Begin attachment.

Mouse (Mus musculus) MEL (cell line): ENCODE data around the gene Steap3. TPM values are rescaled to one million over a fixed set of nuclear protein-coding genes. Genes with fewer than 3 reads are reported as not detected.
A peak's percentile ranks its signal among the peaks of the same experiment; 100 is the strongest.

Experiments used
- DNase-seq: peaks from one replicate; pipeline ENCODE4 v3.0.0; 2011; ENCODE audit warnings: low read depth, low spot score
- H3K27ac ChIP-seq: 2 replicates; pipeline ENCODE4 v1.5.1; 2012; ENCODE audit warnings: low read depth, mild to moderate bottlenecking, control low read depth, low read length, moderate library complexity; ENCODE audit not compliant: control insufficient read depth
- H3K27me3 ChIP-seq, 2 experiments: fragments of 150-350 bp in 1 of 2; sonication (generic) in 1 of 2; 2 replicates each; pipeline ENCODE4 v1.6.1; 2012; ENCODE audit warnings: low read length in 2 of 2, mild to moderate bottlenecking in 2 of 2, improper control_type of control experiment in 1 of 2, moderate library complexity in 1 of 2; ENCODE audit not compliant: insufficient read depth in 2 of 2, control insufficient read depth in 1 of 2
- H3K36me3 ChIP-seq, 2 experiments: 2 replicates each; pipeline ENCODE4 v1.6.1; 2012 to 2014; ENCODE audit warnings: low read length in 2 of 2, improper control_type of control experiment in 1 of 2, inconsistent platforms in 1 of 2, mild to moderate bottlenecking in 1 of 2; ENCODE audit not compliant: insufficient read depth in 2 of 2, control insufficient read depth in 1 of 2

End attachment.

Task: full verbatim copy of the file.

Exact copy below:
Mouse (Mus musculus) MEL (cell line): ENCODE data around the gene Steap3. TPM values are rescaled to one million over a fixed set of nuclear protein-coding genes. Genes with fewer than 3 reads are reported as not detected.
A peak's percentile ranks its signal among the peaks of the same experiment; 100 is the strongest.

Experiments used
- DNase-seq: peaks from one replicate; pipeline ENCODE4 v3.0.0; 2011; ENCODE audit warnings: low read depth, low spot score
- H3K27ac ChIP-seq: 2 replicates; pipeline ENCODE4 v1.5.1; 2012; ENCODE audit warnings: low read depth, mild to moderate bottlenecking, control low read depth, low read length, moderate library complexity; ENCODE audit not compliant: control insufficient read depth
- H3K27me3 ChIP-seq, 2 experiments: fragments of 150-350 bp in 1 of 2; sonication (generic) in 1 of 2; 2 replicates each; pipeline ENCODE4 v1.6.1; 2012; ENCODE audit warnings: low read length in 2 of 2, mild to moderate bottlenecking in 2 of 2, improper control_type of control experiment in 1 of 2, moderate library complexity in 1 of 2; ENCODE audit not compliant: insufficient read depth in 2 of 2, control insufficient read depth in 1 of 2
- H3K36me3 ChIP-seq, 2 experiments: 2 replicates each; pipeline ENCODE4 v1.6.1; 2012 to 2014; ENCODE audit warnings: low read length in 2 of 2, improper control_type of control experiment in 1 of 2, inconsistent platforms in 1 of 2, mild to moderate bottlenecking in 1 of 2; ENCODE audit not compliant: insufficient read depth in 2 of 2, control insufficient read depth in 1 of 2